The International Monetary Fund has a creditable record of spotting, and tracking, world economic recovery more accurately than most other global institutions. As such its prognosis has always been keenly watched. Hence its warning, first issued while launching the latest edition of the World Economic Outlook on Tuesday and repeated on at least three different occasions, that the global economy was in “the danger zone” ought not to be treated as a hyperbole. The onus of taking corrective measures is squarely on politicians round the globe, and not just on those in the United States who have displayed an amazing disharmony in sorting out key economic issues. As Indian experience too demonstrates, a fiscal policy that is dictated by political considerations cannot complement the monetary policy adequately to achieve key objectives, such as reining in inflation. The global growth forecast for 2011 has been marked down to 4 per cent from 4.3 per cent. That small decrease in percentage terms, however, does not fully reflect the fears and forebodings of the IMF, which stand reinforced by its Global Financial Stability Report (GFSR), released almost simultaneously with the WEO. The report serves as an early warning system and recommends policy action to stave off a crisis.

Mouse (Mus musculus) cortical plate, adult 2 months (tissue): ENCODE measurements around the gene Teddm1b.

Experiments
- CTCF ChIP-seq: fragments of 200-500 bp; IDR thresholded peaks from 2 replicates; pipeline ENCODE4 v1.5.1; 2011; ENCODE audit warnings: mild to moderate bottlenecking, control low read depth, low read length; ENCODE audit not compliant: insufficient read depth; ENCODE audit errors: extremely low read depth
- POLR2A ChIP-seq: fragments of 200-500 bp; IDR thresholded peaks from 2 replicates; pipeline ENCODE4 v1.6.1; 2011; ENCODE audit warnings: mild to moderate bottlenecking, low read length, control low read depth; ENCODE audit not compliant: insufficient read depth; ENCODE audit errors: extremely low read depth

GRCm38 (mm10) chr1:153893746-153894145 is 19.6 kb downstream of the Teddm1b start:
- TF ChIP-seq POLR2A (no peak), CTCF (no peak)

There are ample reasons for policymakers of both the developed and the developing countries to worry, as risks of financial instability have increased significantly in the past few months. The global financial crisis that began with the U.S. sub-prime loans and then morphed into a systemic banking problem with international implications is far from being resolved. The sovereign debt crisis in the euro zone countries represented the next stage. Now, there is a political phase where a consensus on fiscal consolidation and adjustment has been eluding the politicians on both sides of the Atlantic. As part of a three-pronged action plan for the developed countries, the IMF has called for a credible, medium-term fiscal adjustment plan. The U.S. should take steps to resolve the problem of overstretched household balance sheets through an aggressive restructuring programme. Thirdly, the banking sector in Europe should be fixed immediately, if necessary through infusion of capital. Developing countries need to avoid a further build-up of financial imbalances. In words that seem prophetic, the IMF has cautioned that countries such as India will face a sudden reversal of capital flows if foreign investors see their growth prospects petering out. In the post-crisis period, country risk assessments have become more important than interest differentials.

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